The Adversity Curve is my attempt to help individuals make use of one of the key aspects of learning and development. The Center for Creative Leadership published a report a number of years ago defining Hardships as being one of three key aspects related to how leaders grow (Significant Relationships and Assignments being the other two). I prefer to use the term Adversity rather than Hardships. My desire is to put context and framework around how handling Adversity constructively can powerfully contribute to a person’s ability to improve.
My last article discussed the internal domain of individuals (thoughts, feelings, and behaviors). Facing significant Adversity is often tricky because of issues swirling around the internal domain that trigger uncomfortable emotions, even terror. It’s then typical for people to deny that the Adversity is significant, or even that it’s occurring. Choosing to consciously face an Adversity is paramount for effectively overcoming it. And further, it’s likely an affirmative response to a “call to action,” a concept related to Joseph Campbell’s Hero’s Journey. The Hero’s Journey is the metaphor Campbell used to describe the path people take on the way to personal transformation and contribution to the world.
In this article, I’d like to provide some basic, accessible tools for managing this part of the process. This stage – which I call PAUSE – is the stage where a person chooses to face the Adversity or to live in denial of it. In each stage, a person must contend with three things: a Key Question, a Key Choice, and a Key Blocker.
The Key Question: Can I face reality? (What is it?)
It may be an absurdly basic question. Yet I’ve found that many of life’s most profound changes happen as a result of these sorts of inquiries. Can I face the reality that I’m underperforming in my job? It’s important to keep in my that it’s completely possible to show up everyday at work without ever facing the reality that I’m seriously underperforming. Knowing that it’s happening and facing it are two different matters. It’s similar to the difference people draw between agreement and commitment. Agreement means intellectually accepting something and commitment means making a promise or obligation to do something. Plenty of people know that they’re underperforming; but how many are ready to promise to do something about it? And sometimes the parenthetical question above – What is it? – is the right question. For some, the open ended question works better (I’ve found that it truly depends on the person). Some may say, “Yes, I can face reality!” and then do nothing about it. These folks need to actually say to themselves or others: “The reality of my situation is that I’m underperforming in my job.” This is the step that opens the door to meaningful progress.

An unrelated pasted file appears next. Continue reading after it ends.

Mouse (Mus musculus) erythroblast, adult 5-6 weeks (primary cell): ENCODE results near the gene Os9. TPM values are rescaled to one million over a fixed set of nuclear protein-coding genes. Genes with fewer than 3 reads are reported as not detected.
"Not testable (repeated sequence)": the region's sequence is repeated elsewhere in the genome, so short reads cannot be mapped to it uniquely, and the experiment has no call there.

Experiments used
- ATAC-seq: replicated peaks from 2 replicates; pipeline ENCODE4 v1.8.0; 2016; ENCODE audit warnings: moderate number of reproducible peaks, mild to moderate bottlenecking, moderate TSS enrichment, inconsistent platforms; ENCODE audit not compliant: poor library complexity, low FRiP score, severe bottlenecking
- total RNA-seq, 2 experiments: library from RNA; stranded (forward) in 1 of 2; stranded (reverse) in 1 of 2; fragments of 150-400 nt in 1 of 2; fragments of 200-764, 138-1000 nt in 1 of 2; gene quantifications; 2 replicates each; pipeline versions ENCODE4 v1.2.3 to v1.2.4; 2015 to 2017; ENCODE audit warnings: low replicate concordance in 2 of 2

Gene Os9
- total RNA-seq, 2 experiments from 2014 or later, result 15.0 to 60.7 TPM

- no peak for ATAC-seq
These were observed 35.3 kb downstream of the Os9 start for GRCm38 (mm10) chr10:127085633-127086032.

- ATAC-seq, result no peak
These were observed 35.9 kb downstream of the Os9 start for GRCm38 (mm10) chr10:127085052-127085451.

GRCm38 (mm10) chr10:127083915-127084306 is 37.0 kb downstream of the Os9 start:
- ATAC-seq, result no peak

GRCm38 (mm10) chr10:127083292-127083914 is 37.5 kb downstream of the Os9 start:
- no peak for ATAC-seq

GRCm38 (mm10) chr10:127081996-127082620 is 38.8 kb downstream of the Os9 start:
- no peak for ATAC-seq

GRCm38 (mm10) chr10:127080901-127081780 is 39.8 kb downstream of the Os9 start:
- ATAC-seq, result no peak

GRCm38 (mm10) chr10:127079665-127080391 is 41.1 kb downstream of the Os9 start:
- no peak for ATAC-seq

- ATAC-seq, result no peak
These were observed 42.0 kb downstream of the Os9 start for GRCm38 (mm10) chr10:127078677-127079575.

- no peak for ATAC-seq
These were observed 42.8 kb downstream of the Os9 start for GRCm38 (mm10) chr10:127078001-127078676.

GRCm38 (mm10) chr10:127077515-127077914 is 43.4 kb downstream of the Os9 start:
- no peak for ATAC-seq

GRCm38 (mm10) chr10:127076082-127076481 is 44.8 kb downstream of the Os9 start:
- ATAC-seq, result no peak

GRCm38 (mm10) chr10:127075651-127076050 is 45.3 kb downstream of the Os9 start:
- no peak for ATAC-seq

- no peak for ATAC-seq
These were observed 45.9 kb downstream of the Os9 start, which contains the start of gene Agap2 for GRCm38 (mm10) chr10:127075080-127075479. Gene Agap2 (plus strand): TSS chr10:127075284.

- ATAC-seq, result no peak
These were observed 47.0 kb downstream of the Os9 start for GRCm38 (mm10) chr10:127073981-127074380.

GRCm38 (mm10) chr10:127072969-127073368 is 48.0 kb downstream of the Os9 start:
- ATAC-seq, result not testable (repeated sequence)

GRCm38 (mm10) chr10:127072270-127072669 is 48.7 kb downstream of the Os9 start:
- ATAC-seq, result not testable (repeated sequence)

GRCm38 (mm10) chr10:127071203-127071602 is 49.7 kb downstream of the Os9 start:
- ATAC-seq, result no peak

The Key Choice: I will either address my challenge or I will avoid it.
As with many things in life this is something that is both straightforward and incredibly difficult to do. Depending on the situation, addressing an Adversity-related challenge may result in quite a bit of discomfort, some self-imposed and some in relation to others. It’s also important to note that most people need to keep running their lives while working through an Adversity. Therefore, it’s not inappropriate to say, “I’m going to face this Adversity in stages that will allow me to continue operating my life.” For example, if a person is underperforming in their job they may conclude that they need to find one that is better aligned with their talents. Yet quitting on the spot and hoping something better comes along is not a responsible way to face the issue. It would be far better for this person to face the challenge, update their resume, start networking, and tie up any loose ends in their current role.
The Key Blocker: Denial as an avoidance mechanism.
So much has been written about denial that I hardly see the need to spend time reviewing it. Most people have encountered Elisabeth Kubler-Ross’s model the Five Stages of Grief, the first of which is denial. The point is, denial plays a healthy role in coping, yet it can also play a harmful role in avoiding. Denial is not a bad reaction in the right circumstance. It is, however, a bad reaction when a person simply would prefer not to face reality. And don’t think that the magnitude of the situation has any determination on the choice to face it. Entire companies and industries have collapsed or perished as a result of choosing not to address an existential threat staring right at them.
In summary, the first stage of constructively facing Adversity is Pause. This stage includes a key question, a key choice, and a key blocker. In this stage the key is to interrupt your normal state of affairs. Slow down long enough to actually see what is happening around you.
The next article looks as the key role of guides along the way.